These are Two of My Favorite Things

September 10, 2014

Full disclosure: I am a huge fan of This American Life. So when I heard last year that host Ira Glass was collaborating with Monica Bill Barnes on a touring production called Three Acts, Two Dancers, One Radio Host, I was super excited—if slightly confused. What in the world would a show combining radio and dance look like?


I was also a bit worried. In reading interviews about the project, it became clear that Glass’s exposure to downtown dance outside of Barnes’ work is pretty limited. He often speaks about her as though she’s the only modern dance choreographer ever to bring personality and humor to the stage.


But watching the show—now playing a three-night run at New York’s Town Hall before touring to practically every other city in the country from East Lansing, Michigan, to Anchorage, Alaska—I realized that Glass’s outsider status is a major part of what makes his focus on dance so endearing. He gives a completely open-hearted look at issues that most of us in the dance world take for granted: the monotonously repetitive nature of live performance, how the fear of aging hangs like a shadow over this career before it even begins, the incredible aversion dancers have to communicating through speech.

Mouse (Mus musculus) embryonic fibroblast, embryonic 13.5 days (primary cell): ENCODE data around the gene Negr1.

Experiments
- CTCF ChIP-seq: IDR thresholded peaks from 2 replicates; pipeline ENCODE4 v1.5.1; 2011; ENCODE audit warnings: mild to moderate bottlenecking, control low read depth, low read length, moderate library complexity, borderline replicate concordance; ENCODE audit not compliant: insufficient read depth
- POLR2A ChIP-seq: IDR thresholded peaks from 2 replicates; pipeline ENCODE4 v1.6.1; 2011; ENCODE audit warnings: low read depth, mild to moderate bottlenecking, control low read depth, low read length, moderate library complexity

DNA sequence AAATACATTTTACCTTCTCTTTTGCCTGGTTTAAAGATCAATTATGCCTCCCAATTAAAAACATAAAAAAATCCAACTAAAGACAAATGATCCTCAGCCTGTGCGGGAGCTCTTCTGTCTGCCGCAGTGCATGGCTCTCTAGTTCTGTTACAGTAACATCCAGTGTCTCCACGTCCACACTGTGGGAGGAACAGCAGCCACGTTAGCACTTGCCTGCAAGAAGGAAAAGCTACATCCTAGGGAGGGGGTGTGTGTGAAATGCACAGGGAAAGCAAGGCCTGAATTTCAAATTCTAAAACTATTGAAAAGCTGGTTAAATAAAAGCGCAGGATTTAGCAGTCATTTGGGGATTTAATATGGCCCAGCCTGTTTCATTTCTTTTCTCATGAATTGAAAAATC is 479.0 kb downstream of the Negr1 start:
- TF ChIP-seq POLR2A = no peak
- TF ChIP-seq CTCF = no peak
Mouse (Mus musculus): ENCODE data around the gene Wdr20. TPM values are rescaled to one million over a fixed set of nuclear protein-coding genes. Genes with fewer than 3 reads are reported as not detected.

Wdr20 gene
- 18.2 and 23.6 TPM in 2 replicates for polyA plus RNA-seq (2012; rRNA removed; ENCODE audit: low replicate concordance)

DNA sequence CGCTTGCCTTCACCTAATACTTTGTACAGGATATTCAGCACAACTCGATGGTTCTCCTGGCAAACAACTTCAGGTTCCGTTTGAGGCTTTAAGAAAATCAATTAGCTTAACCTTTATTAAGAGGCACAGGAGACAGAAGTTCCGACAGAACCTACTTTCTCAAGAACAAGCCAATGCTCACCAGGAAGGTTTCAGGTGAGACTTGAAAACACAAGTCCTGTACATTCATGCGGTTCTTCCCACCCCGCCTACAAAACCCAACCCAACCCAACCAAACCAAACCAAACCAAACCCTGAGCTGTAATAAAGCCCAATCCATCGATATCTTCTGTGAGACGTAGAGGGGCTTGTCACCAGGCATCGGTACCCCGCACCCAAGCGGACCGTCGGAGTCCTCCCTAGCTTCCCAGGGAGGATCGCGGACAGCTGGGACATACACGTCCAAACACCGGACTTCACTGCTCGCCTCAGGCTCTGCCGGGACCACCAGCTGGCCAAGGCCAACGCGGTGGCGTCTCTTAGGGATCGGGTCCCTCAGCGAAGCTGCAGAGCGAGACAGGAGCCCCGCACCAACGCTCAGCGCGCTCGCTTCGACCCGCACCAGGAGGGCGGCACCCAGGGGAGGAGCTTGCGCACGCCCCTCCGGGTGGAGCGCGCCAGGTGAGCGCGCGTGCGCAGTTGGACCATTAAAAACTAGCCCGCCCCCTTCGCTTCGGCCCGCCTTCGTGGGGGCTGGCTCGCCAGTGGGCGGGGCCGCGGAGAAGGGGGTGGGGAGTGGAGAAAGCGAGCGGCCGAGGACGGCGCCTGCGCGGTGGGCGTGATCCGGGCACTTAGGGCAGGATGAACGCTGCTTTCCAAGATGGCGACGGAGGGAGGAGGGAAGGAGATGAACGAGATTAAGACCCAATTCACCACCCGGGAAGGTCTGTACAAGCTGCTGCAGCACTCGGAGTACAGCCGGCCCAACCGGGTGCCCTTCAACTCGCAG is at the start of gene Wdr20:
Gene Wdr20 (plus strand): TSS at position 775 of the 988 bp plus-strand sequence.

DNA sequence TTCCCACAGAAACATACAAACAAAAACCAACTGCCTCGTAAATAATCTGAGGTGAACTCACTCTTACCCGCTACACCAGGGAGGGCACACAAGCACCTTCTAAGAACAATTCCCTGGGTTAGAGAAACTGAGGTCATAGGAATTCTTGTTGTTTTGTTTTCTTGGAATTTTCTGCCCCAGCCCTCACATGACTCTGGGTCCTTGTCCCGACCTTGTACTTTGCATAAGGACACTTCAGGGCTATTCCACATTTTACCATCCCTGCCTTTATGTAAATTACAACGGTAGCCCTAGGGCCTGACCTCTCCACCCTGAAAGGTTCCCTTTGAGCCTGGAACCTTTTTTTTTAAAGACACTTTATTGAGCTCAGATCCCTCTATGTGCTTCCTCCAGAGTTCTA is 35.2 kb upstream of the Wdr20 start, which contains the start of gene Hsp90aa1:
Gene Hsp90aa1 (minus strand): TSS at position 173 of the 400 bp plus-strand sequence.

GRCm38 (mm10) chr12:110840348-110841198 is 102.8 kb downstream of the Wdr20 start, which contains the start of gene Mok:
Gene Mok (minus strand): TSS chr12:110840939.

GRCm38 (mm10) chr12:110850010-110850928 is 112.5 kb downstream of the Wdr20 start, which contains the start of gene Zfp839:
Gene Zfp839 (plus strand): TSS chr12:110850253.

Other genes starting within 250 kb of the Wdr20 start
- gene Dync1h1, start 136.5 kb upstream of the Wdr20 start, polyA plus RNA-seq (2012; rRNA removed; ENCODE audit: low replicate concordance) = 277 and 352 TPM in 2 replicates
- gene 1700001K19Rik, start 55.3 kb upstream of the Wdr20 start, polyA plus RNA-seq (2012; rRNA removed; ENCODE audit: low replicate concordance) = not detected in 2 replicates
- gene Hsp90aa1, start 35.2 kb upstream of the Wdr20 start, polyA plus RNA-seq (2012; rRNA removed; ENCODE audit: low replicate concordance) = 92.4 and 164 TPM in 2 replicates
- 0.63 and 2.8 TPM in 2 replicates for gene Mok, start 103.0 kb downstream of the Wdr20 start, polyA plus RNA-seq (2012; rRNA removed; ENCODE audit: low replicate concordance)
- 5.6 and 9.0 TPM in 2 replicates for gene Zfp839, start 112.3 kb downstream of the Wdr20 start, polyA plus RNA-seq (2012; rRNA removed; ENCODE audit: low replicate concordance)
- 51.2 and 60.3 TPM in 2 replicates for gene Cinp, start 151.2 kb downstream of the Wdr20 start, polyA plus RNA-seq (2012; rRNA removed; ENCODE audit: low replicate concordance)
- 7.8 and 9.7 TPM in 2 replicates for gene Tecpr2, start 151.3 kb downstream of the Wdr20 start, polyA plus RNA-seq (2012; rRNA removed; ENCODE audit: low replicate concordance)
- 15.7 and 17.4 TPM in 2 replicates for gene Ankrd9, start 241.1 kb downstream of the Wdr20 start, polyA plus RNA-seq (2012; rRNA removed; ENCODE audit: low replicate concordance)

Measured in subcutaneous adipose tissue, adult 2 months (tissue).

Much of the press has highlighted how this production shows viewers a new side of Glass. In This American Life, he plays the role of the sensitive, yet somewhat distant radio host; here he opens up, revealing personal things like his discomfort in speaking about himself, and how he prefers to be the one always asking questions. To me, however, most revealing were the moments when he danced. Few things expose a person’s inner nature more than dancing, and watching him move alongside Barnes and her long-time collaborator Anna Bass showed off a boyish quality—as well as an earnest giddiness. He let down his sophisticated guard, and just allowed himself to be awkward. But best of all was how every time he finished a sequence of steps, a giant grin spread across his face. I couldn’t help it: One spread across mine, too.